#Scoped elements

Scope element tag names avoiding naming collision and allowing to use different versions of the same web component in your code.

#Installation

npm i --save @open-wc/scoped-elements

#Usage

  1. Import ScopedElementsMixin from @open-wc/scoped-elements.

    import { ScopedElementsMixin } from '@open-wc/scoped-elements';
    
  2. Import the classes of the components you want to use.

    import { MyButton } from './MyButton.js';
    import { MyPanel } from './MyPanel.js';
    
  3. Apply ScopedElementsMixin and define the tags you want to use for your components.

    class MyElement extends ScopedElementsMixin(LitElement) {
      static get scopedElements() {
        return {
          'my-button': MyButton,
          'my-panel': MyPanel,
        };
      }
    }
    

    WARNING: If you are going to use elements that are globally defined you have to declare them in scopedElements as well. This is required because we are trying to work as close as possible to the future Scoped Custom Element Registries feature and, by the moment, there is not going ot be inheritance between registries.

    You can declare them like in the following example:

     static get scopedElements() {
       return {
         'old-button': customElements.get('old-button'),
         'my-panel': MyPanel,
       };
     }
    

    If you try to register the same element globally AND locally with the exact same name AND class instance it will reuse the global tag name and NOT scope it.

  4. Use your components in your html.

    render() {
      return html`
        <my-panel class="panel">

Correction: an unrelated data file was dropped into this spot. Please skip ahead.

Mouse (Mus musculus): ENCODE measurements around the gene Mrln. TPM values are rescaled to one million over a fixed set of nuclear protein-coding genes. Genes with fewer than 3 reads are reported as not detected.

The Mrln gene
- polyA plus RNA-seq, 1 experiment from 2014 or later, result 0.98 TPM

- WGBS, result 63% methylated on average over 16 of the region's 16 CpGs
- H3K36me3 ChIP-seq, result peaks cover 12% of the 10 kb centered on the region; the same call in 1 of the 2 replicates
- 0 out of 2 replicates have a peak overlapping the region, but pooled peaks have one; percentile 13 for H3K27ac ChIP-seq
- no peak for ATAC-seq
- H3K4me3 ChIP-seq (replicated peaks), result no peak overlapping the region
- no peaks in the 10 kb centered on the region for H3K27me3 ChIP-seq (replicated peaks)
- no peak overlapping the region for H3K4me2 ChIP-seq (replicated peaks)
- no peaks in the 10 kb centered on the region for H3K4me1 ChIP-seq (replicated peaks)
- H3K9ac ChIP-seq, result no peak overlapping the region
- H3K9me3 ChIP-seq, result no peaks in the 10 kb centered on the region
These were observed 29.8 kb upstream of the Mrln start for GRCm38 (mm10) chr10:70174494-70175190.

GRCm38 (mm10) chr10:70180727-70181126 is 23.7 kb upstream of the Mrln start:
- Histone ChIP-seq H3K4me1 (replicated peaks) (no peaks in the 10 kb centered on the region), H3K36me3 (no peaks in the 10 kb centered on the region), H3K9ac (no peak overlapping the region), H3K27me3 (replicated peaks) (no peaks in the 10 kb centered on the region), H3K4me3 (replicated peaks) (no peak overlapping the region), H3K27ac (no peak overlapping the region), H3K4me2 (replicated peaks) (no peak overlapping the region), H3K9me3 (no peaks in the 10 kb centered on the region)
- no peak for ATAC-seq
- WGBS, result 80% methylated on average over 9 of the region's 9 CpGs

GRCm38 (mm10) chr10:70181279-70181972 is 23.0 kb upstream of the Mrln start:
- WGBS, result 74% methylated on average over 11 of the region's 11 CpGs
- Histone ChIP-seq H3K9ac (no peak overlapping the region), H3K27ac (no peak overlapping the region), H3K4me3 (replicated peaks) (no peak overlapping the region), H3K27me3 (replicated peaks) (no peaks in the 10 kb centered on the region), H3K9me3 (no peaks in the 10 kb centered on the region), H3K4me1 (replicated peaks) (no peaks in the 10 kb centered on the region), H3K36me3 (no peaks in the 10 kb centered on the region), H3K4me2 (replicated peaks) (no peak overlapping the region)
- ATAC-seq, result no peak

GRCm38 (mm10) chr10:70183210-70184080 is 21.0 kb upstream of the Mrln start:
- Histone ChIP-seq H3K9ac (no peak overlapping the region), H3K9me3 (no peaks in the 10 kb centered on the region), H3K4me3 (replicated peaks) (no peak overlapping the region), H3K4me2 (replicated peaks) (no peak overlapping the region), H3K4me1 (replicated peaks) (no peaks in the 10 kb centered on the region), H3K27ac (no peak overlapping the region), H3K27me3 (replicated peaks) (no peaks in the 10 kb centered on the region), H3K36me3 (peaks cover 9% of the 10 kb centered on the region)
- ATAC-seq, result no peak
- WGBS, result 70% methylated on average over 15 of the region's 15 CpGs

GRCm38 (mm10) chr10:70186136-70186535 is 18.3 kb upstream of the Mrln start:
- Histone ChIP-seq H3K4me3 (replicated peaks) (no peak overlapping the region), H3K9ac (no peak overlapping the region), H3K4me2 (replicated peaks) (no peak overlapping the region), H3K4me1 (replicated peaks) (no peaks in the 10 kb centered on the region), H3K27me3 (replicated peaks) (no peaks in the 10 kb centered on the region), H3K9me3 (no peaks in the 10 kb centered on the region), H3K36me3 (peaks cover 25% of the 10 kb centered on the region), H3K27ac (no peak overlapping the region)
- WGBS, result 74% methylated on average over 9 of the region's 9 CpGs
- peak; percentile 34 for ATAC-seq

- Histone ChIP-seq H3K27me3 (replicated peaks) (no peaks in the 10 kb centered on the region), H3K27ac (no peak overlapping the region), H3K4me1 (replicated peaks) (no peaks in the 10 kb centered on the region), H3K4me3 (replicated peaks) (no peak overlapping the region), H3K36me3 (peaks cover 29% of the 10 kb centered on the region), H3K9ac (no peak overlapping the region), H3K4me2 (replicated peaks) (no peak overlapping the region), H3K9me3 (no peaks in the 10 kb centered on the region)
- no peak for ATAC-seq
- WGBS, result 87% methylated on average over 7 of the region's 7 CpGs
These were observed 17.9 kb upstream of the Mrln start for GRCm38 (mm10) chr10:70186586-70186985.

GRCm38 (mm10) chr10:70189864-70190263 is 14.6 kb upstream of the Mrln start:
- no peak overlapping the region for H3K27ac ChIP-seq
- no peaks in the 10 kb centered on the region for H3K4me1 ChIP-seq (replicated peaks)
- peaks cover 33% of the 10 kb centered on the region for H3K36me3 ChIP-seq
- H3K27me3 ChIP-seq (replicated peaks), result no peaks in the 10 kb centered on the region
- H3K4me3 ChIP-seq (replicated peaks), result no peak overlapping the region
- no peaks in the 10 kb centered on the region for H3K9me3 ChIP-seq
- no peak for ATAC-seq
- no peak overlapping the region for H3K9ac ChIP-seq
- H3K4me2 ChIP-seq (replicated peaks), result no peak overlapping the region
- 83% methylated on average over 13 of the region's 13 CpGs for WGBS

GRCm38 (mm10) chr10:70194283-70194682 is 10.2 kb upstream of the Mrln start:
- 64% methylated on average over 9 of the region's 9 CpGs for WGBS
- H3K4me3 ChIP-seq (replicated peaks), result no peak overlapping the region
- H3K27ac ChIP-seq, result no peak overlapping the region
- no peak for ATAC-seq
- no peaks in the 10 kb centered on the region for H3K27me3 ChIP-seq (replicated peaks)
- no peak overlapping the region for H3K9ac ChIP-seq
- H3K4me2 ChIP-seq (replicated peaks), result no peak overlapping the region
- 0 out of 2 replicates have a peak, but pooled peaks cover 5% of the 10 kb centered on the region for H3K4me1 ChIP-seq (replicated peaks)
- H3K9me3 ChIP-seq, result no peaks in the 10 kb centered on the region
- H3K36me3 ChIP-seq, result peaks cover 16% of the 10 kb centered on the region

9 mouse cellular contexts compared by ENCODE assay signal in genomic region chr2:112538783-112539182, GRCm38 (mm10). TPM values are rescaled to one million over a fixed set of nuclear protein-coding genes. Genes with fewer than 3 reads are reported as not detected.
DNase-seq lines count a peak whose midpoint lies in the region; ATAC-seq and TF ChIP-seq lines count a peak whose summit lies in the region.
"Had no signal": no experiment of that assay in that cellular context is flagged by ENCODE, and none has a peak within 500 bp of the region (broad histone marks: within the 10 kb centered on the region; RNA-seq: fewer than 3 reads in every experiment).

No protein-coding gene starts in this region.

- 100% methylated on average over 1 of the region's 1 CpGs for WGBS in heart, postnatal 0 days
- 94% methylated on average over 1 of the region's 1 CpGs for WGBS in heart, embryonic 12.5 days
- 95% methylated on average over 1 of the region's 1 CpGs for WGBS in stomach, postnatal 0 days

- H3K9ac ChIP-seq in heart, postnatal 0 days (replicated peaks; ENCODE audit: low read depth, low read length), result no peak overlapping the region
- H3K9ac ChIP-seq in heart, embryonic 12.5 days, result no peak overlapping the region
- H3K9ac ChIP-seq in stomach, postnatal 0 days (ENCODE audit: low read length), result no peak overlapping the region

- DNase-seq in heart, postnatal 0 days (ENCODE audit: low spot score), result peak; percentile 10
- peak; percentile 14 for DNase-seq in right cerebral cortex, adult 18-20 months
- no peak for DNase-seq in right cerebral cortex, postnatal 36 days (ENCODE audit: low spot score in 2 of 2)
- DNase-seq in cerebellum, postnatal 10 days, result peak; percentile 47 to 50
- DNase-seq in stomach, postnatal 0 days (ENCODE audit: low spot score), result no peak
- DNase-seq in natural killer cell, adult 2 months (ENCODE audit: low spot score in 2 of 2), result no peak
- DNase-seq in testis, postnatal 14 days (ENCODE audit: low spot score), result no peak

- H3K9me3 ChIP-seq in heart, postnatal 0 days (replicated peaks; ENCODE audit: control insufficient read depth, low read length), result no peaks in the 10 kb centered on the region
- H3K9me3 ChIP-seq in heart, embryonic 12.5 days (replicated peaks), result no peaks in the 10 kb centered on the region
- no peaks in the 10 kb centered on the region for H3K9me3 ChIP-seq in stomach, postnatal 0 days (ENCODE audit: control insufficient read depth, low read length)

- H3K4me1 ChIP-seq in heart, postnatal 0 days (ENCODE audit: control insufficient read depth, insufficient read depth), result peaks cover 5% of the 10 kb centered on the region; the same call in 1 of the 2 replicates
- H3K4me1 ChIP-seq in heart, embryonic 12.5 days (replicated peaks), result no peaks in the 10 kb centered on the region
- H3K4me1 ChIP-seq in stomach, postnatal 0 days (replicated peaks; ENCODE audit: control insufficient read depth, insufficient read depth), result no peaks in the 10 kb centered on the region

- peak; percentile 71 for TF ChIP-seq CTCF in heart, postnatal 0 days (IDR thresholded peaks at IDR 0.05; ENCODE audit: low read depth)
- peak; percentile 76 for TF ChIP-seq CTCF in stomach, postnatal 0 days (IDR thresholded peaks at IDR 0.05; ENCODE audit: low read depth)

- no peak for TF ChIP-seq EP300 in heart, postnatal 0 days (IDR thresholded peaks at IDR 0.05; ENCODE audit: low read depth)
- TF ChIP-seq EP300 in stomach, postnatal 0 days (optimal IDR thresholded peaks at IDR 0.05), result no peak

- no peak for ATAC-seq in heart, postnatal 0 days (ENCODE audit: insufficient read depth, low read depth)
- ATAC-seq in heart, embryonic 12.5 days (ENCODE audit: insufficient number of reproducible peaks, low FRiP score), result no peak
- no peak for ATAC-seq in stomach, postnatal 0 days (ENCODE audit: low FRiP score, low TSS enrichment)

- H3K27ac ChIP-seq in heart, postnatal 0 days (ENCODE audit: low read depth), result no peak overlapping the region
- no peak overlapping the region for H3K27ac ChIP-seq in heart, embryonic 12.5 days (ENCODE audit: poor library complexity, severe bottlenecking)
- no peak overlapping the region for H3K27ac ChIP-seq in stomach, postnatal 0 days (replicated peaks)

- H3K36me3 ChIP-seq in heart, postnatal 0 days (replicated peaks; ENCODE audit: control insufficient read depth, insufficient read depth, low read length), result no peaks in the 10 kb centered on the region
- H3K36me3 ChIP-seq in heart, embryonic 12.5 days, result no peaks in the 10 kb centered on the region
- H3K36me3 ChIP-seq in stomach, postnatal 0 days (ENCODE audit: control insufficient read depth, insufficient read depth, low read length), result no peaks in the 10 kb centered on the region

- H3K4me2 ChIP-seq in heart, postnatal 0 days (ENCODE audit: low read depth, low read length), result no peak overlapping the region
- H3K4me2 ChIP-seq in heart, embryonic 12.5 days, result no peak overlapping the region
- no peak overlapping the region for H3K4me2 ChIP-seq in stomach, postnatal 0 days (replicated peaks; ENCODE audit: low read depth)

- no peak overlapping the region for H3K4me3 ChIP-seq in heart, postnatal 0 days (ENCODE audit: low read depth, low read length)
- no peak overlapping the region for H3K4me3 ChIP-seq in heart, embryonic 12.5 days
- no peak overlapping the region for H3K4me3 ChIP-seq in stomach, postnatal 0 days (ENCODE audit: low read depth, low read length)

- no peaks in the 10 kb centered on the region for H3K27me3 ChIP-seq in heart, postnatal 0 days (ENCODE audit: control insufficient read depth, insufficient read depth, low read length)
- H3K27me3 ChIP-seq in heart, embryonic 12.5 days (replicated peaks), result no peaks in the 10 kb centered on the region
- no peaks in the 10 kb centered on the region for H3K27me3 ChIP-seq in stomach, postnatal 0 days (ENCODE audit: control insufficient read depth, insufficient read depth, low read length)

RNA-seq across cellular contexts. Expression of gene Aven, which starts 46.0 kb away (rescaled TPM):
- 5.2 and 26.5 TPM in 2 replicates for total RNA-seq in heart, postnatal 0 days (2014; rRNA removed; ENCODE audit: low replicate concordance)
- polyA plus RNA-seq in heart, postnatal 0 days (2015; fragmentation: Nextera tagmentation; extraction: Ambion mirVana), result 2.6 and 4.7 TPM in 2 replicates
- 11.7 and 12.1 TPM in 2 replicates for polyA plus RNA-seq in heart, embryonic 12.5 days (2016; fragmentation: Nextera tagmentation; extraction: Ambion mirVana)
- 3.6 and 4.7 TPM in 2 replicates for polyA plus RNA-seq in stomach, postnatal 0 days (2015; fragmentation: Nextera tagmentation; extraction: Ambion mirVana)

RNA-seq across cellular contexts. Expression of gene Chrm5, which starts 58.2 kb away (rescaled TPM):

<my-button>${this.text}</my-button>
        </my-panel>
      `;
    }
    

#Complete example

import { css, LitElement } from 'lit-element';
import { ScopedElementsMixin } from '@open-wc/scoped-elements';
import { MyButton } from './MyButton.js';
import { MyPanel } from './MyPanel.js';

export class MyElement extends ScopedElementsMixin(LitElement) {
  static get scopedElements() {
    return {
      'my-button': MyButton,
      'my-panel': MyPanel,
    };
  }

  static get styles() {
    return css`
      .panel {
        padding: 10px;
        background-color: grey;
      }
    `;
  }

  static get properties() {
    return {
      text: String,
    };
  }

  render() {
    return html`
      <my-panel class="panel">
        <my-button>${this.text}</my-button>
      </my-panel}>
    `;
  }
}

#Lazy scoped components

In some situations may happen that you want to use a component in your templates that is not already loaded at the moment of defining the scoped elements map. The ScopedElementsMixin provides the defineScopedElement method to define scoped elements at any time.

import { LitElement } from 'lit-element';
import { ScopedElementsMixin } from '@open-wc/scoped-elements';
import { MyPanel } from './MyPanel.js';

export class MyElement extends ScopedElementsMixin(LitElement) {
  static get scopedElements() {
    return {
      'my-panel': MyPanel,
    };
  }

  constructor() {
    super();

    import('./MyButton.js').then(({ MyButton }) => this.defineScopedElement('my-button', MyButton));
  }

  render() {
    return html`
      <my-panel class="panel">
        <my-button>${this.text}</my-button>
      </my-panel>
    `;
  }
}

#Obtaining a scoped tag name

Maybe you want to create a scoped element programmatically and don't know which one is the scoped tag name? No problem, there is a static method called getScopedTagName that would help you for that.

import { LitElement } from 'lit-element';
import { ScopedElementsMixin } from '@open-wc/scoped-elements';
import { MyButton } from './MyButton.js';
import { MyPanel } from './MyPanel.js';

export class MyElement extends ScopedElementsMixin(LitElement) {
  static get scopedElements() {
    return {
      'my-panel': MyPanel,
      'my-button': MyButton,
    };
  }

  constructor() {
    super();

    const scopedTagName = this.constructor.getScopedTagName('my-button');